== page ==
Search This Blog

Blog Archive

Monday, February 13, 2012

Suh-weet spudly sprouts

You might remember I didn't eat the 3 sweet potatoes I bought in November for Thanksgiving.  Instead I cooked them up at the end of the year when I discovered one of them had developed teeny tiny sprouts.

I saved the sprout end and it's been sitting in a hyacinth jar on the kitchen counter under the fluorescent lights since them.  The sprouts didn't get any bigger for the longest time.  Recently, though,  I noticed they were hefting up.

I've never grown sweet potatoes from a tuber before.  The only ones I've ever grown were decorative vines that were already potted up from the nursery.

I was wondering when/if this thing would ever root.  And where would the roots come from?

I imagined they would sprout along the edge of the tuber where it met the water.  I have watched for weeks, but to no avail.

I've been lifting the spud out of the jar every couple of days and checking the bottom.  Nuthin'.  But today, oh boy!  Lo and behold.

A first rootlet!  And from the middle of the cut end.

This is terrific.  I'm looking forward to growing sweet potatoes this year in the garden.   I've decided to plant the tuber in a container, allow these sprouts to get 12-15" long, then cut off the slips and let THEM root right in the garden.  That way I'll have more than just one plant and (hopefully) get a few spuds to harvest/save for NEXT Thanksgiving.

I love not having to buy stuff for the garden, just encourage what's already in the kitchen to propagate itself.  Sure wish I could get my wallet to sprout!  LOL

Click here to return to Melissa Majora main page.


  1. Must try sweet potato one year but think they need a longer/warmer growing season than they are likely to get here . . . note to self, go and do some research.

  2. The easiest way is to just insert toothpicks all around the middle of the potato and then place it in a jar of water...just leave in a worm bright place and roots will form all over the bottom. When the shoots get several inches tall, break them off and put in a clean jar of water until planting time. You have to change the water regularly to keep it fresh.

    Or, you can lay the potato on its side half buried in wet sand or potting soil, kept moist and let it grow. I still pull of the shoots and let them form more roots in water.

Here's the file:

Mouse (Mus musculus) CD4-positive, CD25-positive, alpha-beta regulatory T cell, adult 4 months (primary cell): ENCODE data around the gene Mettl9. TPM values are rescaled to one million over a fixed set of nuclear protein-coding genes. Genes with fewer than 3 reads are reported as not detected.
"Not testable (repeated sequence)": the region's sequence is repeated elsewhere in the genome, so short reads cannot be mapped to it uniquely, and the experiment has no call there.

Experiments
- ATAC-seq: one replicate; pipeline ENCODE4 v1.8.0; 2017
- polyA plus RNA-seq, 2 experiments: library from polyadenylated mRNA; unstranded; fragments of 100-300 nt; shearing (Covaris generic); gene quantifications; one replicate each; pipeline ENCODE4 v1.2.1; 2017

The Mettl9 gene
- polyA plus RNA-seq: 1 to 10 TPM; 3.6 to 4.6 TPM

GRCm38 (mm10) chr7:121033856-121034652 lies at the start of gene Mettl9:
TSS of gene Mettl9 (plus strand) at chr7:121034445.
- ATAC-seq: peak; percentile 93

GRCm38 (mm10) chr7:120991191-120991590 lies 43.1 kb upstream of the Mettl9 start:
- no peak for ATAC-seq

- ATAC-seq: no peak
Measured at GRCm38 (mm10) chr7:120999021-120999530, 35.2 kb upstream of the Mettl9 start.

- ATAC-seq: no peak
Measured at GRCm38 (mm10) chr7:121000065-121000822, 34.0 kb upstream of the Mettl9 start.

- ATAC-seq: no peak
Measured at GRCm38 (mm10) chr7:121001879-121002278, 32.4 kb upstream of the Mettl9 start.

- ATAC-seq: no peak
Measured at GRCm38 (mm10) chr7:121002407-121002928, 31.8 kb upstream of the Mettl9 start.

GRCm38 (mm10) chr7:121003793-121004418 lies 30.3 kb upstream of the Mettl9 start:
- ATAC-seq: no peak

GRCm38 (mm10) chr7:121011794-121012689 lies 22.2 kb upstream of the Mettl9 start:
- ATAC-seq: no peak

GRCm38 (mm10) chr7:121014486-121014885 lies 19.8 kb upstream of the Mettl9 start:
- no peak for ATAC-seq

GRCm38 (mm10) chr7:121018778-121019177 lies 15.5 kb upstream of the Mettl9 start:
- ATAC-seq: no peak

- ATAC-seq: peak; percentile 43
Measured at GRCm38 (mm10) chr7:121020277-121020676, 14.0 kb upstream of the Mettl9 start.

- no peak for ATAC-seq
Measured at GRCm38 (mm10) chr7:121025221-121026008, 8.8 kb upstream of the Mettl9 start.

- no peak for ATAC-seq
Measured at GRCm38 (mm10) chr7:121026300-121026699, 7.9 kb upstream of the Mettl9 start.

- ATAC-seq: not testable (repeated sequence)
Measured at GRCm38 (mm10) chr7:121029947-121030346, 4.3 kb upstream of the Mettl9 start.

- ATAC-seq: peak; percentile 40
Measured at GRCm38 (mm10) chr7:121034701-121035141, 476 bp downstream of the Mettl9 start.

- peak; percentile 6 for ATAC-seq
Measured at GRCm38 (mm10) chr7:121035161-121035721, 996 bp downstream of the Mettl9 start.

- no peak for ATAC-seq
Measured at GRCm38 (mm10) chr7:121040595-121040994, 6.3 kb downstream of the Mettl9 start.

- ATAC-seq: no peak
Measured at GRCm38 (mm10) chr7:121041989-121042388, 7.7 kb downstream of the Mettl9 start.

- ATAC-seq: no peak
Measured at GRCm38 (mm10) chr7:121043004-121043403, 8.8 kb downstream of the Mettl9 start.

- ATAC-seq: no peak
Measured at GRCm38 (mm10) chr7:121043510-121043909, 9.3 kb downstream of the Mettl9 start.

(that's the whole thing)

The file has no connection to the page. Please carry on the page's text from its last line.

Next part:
I want to grow some this year too.

  3. Bilbo - I understand they DO need longer growing than white potatoes. So do some other things I grow. Hence starting slips and/or seeds early in the basement. Sometimes it pans out, sometimes not, but it's alway fun to try.

    Glenda - thank for the tip about rooting slips in a jar. I'm definitely going to try that. :-D

  4. Kris, if you put the potato deeper in the water, each sprout that is touching the water will make roots pretty fast. Then you can break off the shoot with it;s roots and plant it in a pot of soil. Set these out after danger of frost is past.

    I grow sweet potatoes every year. Last summer was so dry, I didn't get much except "seed potatoes". I got a lot of long, fat little roots, though, and I put them in a big flowerpot between layers of soil and put them in the garage. I dump a little water on them from time to time, just enough to keep them alive is all they need. Last winter when I did this, by spring I had one really FAT sweet potato and lots of starts, which I gave to my neighbors and they just spread them on the ground and covered them up with soil. OMG, they got a huge crop, better than what I got that summer for sure from my carefully rooted plants!

  5. Ilene! Hey, thanks for visiting. That little knub of potato is barely more than 1.5" tall, so I'd have to totally submerge it for the tippy top sprouts to touch water. But I'll keep that trick in mind (and your root storage advice) for next year if I get some grown out this year.

    Gotta love sweet potatoes! :-D


Looking forward to hearing from you. :-D